Yael Shavitt is humble.
Take a quick glance at Yael Shavitt’s IMDb page, and you will see a considerable list of notable accomplishments. If you’ve followed her crowdfunding campaign for Split on my facebook page during the last week, or on Split’s actual Seed & Spark page itself, you’ve seen her add some additional exceptional accomplishments. And yet, over the course of our discussions during the last month, not once — seriously, not once — has she ever given herself a well-deserved pat on the back. Instead, with her ever-present candor and grace, she is always quick to point out that any recent success she has enjoyed is attributable to two things: Her female-based production team, and her very loyal followers (in other words, YOU).
I tried to dig a little deeper into Yael as a creative and what makes her tick. You’ll see her graciousness in her answers, as she always brings it back to her team. So without further ado, my interview with Yael Shavitt begins here.
JON: Good evening Yael. Thank you for letting me ask you a few questions about you and your new project, Split. Describe for my readers the premise, where the idea originated, and why it was important for the protagonist to be female.
YAEL SHAVITT: Hi, and thank you so much for taking the time to chat! Split is a web series about two possible paths that one life might take. An early decision in a young girl’s life creates a split in her world, sending her off on two parallel paths into alternate futures. A few years ago I simply woke up early one morning with the seed of the idea for Split in my head. I think it literally woke me up. Many drafts and re-writes later I can say that I wanted to explore this premise because in my own life I often look back at events and try to follow the thread connecting them. Sometimes I can clearly see how seemingly unrelated events led to each other. From there it’s an easy path to playing with the thought of taking one of those events out of the equation, and wondering how it would affect the rest of my life. I do believe we need more stories with female protagonists, and I personally both seek out and enjoy consuming these stories. The reason Split’s protagonist is female is because I’m a woman, and I was telling the story through my own eyes. I didn’t make her female as opposed to making her anything else. It was my default. Once the script started taking shape, however, it did become clear to me that I wanted to have a female team of filmmakers leading the project into production. And I’m so happy I made that decision.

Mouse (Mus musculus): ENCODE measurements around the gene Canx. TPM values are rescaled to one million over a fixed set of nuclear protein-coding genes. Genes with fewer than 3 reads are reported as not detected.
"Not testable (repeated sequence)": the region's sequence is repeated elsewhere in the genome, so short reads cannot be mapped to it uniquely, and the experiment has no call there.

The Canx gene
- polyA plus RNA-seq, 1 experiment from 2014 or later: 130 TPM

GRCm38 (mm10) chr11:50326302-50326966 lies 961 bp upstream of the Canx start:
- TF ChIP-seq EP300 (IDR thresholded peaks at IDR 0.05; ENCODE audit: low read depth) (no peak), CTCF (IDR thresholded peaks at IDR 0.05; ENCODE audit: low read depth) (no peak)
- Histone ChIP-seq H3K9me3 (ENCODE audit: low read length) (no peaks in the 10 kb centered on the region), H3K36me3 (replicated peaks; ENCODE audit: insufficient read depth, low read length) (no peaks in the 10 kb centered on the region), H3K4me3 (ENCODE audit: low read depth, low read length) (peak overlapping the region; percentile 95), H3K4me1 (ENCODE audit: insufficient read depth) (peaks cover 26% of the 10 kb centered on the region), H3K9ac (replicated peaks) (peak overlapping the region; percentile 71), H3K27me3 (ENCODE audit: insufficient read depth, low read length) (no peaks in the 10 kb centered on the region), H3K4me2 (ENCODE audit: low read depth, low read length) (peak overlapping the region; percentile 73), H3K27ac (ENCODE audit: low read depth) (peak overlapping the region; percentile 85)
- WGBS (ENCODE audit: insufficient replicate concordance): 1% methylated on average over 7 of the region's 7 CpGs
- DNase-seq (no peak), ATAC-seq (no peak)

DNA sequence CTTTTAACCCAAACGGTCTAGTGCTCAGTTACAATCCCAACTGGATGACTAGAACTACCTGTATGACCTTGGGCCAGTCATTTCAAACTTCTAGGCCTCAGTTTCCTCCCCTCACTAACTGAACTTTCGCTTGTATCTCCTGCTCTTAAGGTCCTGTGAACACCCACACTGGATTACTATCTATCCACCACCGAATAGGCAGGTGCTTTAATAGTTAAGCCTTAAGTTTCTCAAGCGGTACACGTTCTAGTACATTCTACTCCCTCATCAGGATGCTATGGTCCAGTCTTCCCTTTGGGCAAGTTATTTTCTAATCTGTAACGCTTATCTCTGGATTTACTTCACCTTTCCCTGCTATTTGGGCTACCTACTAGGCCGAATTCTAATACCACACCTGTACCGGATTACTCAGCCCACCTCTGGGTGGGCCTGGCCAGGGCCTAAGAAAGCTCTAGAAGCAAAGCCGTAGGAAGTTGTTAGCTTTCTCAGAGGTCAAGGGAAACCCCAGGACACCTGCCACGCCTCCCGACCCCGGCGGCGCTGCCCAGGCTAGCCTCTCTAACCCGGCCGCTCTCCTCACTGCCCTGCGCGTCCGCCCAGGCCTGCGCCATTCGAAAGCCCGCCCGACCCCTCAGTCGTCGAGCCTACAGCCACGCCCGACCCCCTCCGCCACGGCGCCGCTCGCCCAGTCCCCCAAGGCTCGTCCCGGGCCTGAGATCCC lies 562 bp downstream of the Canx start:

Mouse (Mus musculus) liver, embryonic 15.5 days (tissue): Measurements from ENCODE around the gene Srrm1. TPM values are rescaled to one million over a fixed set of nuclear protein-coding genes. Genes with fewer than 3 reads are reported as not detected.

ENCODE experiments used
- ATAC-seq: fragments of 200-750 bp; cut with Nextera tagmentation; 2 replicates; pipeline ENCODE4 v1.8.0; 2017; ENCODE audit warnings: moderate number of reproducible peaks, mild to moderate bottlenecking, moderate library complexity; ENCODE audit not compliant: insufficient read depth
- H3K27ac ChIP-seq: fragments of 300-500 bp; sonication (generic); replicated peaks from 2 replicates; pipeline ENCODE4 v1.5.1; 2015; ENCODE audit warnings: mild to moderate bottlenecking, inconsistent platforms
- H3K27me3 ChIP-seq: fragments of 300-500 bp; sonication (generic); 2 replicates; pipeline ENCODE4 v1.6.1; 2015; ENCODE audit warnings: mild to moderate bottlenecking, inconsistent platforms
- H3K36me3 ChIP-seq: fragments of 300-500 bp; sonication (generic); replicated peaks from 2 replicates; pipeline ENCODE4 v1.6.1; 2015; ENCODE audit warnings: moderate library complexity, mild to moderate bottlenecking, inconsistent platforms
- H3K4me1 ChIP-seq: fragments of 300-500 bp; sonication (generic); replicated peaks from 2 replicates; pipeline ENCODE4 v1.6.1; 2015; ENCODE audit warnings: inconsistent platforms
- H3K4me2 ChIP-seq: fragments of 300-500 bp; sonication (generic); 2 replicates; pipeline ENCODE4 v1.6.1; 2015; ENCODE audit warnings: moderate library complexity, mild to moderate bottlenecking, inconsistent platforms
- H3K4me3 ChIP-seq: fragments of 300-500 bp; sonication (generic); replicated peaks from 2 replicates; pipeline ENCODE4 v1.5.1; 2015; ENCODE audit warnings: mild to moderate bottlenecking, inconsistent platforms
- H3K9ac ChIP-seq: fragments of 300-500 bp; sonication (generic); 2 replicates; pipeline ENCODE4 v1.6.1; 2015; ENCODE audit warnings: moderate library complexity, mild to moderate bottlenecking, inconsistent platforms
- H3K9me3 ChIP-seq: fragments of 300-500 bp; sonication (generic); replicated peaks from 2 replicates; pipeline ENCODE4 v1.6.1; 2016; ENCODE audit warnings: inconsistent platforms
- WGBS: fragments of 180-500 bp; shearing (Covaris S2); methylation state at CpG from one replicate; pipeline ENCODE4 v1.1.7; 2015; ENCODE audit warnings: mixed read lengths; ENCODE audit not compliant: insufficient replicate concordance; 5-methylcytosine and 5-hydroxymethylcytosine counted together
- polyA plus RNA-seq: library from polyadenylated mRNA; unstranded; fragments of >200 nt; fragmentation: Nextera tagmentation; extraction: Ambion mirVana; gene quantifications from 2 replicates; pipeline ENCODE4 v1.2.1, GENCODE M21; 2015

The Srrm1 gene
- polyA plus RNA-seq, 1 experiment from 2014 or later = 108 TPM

JON: Thank you Yael. You just said the protagonist (Sammy/Sam/Samantha) is a woman because you’re a woman — in addition to your gender, what other parts of you did you bring to the creation of Sammy? Did your upbringing inform her in anyway?
YAEL SHAVITT: Some elements in my life have certainly inspired parts of the story. Like Sammy, I too auditioned for the theater department of an arts high school at 13. I’ve always felt that the experience of attending that unique school for four years made a big impact on my life. And I think getting into the school or not getting into the school, like any other audition, is as much about luck and circumstances as it is about skill or potential. So that was a crossroad I wanted to look at.
JON: Of course. That makes total sense, Yael, Split tackles some pretty big themes, such as Destiny and Choice. It brings to mind my personal awareness of the truth that a decision you make on Monday doesn’t just affect the following Tuesday; it affects some event or some person on a Tuesday twenty years into the future. Talk a little bit more about that in general, Yael.
YAEL SHAVITT: Well, I like to take a positive approach to how I think about this, and I believe that’s influenced my writing as well. Yes, we make a million decisions every day and any one of them may have repercussions we can’t even imagine. But I also think there are certain milestones in our life that we can potentially reach, no matter what path we take. So that one way or another we do get to the places we’re meant to end up at, and we do meet the people we’re meant to meet. And I don’t think we can mess that up with one “wrong” move.